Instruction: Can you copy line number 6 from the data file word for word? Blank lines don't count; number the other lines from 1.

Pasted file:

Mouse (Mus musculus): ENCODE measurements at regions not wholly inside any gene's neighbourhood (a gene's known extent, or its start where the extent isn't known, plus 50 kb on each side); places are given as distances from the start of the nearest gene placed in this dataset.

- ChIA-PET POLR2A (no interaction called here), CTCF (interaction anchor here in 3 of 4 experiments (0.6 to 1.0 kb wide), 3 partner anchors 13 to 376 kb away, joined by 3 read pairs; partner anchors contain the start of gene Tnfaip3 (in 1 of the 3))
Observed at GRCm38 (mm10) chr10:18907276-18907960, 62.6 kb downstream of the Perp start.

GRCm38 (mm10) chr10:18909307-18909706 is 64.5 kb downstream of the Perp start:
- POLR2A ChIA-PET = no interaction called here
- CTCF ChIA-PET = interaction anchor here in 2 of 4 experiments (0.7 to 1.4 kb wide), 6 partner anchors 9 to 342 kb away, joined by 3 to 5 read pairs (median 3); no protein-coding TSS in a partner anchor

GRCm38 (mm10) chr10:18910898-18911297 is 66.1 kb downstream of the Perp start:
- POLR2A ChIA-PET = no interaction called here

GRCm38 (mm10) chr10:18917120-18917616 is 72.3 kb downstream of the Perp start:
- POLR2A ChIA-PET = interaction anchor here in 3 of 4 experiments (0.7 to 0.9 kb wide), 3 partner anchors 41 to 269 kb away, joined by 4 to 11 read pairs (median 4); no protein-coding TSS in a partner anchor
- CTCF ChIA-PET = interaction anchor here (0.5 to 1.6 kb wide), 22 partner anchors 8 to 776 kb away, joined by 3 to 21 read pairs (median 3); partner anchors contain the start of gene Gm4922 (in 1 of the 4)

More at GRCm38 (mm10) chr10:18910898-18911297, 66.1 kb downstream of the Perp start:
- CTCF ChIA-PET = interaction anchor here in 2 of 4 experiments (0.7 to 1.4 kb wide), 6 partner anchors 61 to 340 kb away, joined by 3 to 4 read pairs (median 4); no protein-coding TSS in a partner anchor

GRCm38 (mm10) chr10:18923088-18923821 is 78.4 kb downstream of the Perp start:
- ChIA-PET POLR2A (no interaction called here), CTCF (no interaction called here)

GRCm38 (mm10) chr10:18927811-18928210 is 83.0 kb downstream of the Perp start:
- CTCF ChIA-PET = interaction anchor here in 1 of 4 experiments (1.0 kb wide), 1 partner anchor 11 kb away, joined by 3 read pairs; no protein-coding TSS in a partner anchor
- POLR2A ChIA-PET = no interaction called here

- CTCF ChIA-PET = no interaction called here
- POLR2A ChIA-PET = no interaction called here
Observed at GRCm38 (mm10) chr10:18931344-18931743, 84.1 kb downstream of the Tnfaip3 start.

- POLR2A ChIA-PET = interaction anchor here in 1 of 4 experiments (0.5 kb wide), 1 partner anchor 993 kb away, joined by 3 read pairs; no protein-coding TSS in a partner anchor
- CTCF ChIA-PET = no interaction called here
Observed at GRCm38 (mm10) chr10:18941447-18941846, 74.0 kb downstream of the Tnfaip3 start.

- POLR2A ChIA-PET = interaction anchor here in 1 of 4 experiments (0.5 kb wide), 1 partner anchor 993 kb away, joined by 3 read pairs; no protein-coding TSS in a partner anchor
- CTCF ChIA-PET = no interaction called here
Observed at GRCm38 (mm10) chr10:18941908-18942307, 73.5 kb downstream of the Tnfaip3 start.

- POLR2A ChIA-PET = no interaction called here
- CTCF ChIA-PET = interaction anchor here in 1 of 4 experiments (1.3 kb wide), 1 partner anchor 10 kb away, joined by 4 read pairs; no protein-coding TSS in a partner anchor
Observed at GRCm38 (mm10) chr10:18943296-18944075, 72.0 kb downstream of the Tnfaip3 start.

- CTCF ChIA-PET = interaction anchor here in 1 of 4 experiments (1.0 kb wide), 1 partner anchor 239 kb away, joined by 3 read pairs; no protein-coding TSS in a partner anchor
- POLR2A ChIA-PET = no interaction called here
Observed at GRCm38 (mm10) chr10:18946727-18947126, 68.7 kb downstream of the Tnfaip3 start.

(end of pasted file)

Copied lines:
- CTCF ChIA-PET = interaction anchor here in 2 of 4 experiments (0.7 to 1.4 kb wide), 6 partner anchors 9 to 342 kb away, joined by 3 to 5 read pairs (median 3); no protein-coding TSS in a partner anchor